Some may say it’s simply part of a bigger picture, that Matthew is referencing the spiritual “sickness” of sin, but that again, coupled with the fact that the words in Isaiah nearly always are referring to physical torment, seems a bit of a stretch.

    It’s possible Paul is unaware, as was noted above, of healing in the atonement, but I’m not sure that’s the case. Whatever the reality, he did experience many healings in his own ministry. As to why the few folks he was close to didn’t get healed (at least not instantly), that admittedly I can’t really speculate on. There’s not enough info. But we might be able to go by the apostles during Jesus’ pre-crucifixion. They failed to cast the demon out of the boy, but Jesus, rather than telling them that God had a purpose for the boy not being healed, basically berated them for their failure to believe (ie doubt). Yet these were men who spent three whole years–and not just sporadically, but hourly–in step with Jesus Himself. To think that Paul or some he was close to always walked doubt-free is probably a pretty fair reach. Such as the nature of even fervent believers.

    As Erik noted, there were several times where someone consciously and willfully “extracted” healing from Christ via their faith. The woman with the issue of blood is but one example.

    What seems to be the strongest argument of all was that Jesus healed ALL who came to him in faith. There was zero indication that He sometimes allowed a sickness to “teach someone a lesson” or “some mysterious purpose of God.” No, He healed without fail. Even the non-Jews who appealed to Him for healing (before the Good News was to be preached to the Gentiles) were rewarded by their relentless faith.

    Again, it seems that if it was NOT a faith issue but a God willingness issue, we wouldn’t have seen Jesus EXPECT the apostles to heal everyone and berate them when they failed. What did He berate them for? Their unbelief. That may seem kind of harsh, but God’s whole creation process and everything about Him seems to be based on faith, bold action of certainty. And His kingdom–which Jesus constantly spoke of as ushering in–undoubtedly was to be of boldness.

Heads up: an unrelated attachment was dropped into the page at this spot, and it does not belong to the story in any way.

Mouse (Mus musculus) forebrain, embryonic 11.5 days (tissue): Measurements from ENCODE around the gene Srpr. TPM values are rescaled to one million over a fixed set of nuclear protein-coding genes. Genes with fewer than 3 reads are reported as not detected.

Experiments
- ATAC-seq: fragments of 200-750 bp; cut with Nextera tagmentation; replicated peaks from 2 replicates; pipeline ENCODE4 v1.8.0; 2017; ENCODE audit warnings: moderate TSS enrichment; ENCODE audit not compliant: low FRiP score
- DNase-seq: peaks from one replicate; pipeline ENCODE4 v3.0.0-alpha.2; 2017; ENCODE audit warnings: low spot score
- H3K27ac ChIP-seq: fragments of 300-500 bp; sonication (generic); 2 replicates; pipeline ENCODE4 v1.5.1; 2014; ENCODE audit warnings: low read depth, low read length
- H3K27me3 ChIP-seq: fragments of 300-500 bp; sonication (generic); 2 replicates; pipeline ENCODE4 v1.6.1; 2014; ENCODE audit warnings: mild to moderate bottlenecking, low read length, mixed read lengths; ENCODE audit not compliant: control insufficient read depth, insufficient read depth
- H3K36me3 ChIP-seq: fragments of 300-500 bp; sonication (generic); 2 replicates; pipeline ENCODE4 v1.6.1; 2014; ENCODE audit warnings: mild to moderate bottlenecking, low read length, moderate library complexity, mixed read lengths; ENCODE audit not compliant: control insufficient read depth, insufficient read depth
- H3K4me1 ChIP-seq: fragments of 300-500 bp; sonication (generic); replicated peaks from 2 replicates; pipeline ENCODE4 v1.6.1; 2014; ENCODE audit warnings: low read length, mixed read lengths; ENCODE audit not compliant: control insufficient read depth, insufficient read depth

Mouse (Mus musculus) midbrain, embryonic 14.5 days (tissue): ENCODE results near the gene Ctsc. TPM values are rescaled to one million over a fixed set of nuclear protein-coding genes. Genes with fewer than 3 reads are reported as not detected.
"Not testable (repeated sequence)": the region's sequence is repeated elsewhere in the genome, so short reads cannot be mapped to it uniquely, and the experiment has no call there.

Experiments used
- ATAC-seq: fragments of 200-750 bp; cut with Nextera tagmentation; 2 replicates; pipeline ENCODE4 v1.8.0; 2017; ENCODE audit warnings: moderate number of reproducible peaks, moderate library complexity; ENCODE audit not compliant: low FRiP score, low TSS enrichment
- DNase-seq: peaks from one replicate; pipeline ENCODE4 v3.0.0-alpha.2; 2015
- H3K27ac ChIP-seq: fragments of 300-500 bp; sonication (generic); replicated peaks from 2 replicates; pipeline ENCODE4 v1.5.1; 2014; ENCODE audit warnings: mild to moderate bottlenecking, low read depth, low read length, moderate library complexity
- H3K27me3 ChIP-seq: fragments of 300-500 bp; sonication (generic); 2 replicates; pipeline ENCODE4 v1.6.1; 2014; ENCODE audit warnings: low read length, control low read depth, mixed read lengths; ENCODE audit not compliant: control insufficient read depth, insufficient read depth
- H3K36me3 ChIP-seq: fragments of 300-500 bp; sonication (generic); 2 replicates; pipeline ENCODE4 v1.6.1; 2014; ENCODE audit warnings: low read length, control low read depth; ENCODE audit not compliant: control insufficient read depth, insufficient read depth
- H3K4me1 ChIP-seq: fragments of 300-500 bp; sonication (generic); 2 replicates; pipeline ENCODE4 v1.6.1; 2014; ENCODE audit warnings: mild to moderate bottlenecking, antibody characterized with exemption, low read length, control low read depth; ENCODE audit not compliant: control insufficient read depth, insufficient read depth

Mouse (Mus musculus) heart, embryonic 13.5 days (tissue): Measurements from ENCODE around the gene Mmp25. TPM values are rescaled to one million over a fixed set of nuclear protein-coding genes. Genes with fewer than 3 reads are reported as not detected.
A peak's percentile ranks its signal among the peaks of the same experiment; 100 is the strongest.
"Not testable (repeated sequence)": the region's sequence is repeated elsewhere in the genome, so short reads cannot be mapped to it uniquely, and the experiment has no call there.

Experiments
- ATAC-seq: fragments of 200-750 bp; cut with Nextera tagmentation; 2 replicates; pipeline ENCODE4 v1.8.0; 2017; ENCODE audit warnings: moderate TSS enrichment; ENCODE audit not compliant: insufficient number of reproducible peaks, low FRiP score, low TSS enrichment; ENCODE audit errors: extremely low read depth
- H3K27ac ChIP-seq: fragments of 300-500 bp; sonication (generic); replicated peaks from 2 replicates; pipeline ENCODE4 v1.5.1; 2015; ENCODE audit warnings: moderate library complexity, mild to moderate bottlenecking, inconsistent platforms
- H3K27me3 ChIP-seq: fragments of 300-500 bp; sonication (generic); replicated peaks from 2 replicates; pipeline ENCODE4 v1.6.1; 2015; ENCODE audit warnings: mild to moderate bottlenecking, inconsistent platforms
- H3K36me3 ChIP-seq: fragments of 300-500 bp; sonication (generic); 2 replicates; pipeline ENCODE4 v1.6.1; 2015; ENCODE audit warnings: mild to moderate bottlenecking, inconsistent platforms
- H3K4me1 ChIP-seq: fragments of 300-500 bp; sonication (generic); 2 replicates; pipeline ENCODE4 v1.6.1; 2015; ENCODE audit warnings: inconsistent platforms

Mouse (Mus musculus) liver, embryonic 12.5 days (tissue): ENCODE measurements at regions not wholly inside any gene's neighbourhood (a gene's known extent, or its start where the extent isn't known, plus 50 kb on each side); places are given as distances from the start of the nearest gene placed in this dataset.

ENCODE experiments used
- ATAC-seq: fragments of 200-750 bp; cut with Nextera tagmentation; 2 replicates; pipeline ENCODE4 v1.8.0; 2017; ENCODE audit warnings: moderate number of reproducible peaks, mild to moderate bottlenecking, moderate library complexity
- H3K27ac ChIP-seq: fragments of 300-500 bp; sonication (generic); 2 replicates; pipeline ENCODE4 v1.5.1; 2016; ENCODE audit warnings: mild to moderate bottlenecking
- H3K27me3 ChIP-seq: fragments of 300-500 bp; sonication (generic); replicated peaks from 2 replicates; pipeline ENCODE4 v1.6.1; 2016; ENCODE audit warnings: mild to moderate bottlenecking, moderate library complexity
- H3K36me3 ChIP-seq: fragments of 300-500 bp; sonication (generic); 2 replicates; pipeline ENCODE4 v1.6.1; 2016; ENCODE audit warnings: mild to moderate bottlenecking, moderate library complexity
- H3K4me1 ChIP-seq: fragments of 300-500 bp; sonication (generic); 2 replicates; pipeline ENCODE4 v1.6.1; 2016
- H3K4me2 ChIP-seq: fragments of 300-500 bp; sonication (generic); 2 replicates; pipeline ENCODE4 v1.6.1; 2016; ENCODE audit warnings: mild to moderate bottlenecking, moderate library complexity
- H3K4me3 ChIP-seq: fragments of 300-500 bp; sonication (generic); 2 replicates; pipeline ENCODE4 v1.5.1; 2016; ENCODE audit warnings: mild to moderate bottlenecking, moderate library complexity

We should note here as well that when He taught the disciples (and not just them, but the additional 70!) to preach the Kingdom, He always accompanied that with “heal the sick, cast out the evil spirits,” etc.

    I’ve heard many say that He did signs of healing and such to display His power and credibility. Well there’s no doubt He accomplished this thru those actions. But it also seems to really shortchange perhaps His strongest motivation to do these things–and that’s the motivation of full-scale agape love.

    After all, there were several times in scripture where He healed and yet warned the person NOT to say anything to anyone. Why in the world would He have healed the individuals if it was only or even primarily to portray His power, as if His compassion and love were far down the list? He certainly wouldn’t need to have healed everyone who came to Him either; yet He did this time and time again.

    Why? Well, if you believe the Bible, it was because He represented the Father perfectly, saying He could ONLY do what He saw the Father do, even going so far as to saying “I and the Father are ONE” and several other types of comments like that which more than drew the ire of the self-righteous Pharisees and zealots of the day.

    So, whether or not healing is technically, exactly in the atonement, I am beginning to believe more and more that it’s God’s will to heal always, and it’s up to us–fair or not–to, as Jesus said “do not doubt but ONLY believe.”

    Is that really so hard and demanding when the opposing view chooses to view horrific, painful cancers as some blessing of God? Even the supposedly “hard edged” God of the OT used plagues and such as punishment for wrongdoing. In contrast, blessings (such as great health) were to be poured out with obedience.

    Amazingly, over time, the church has in large part turned it around.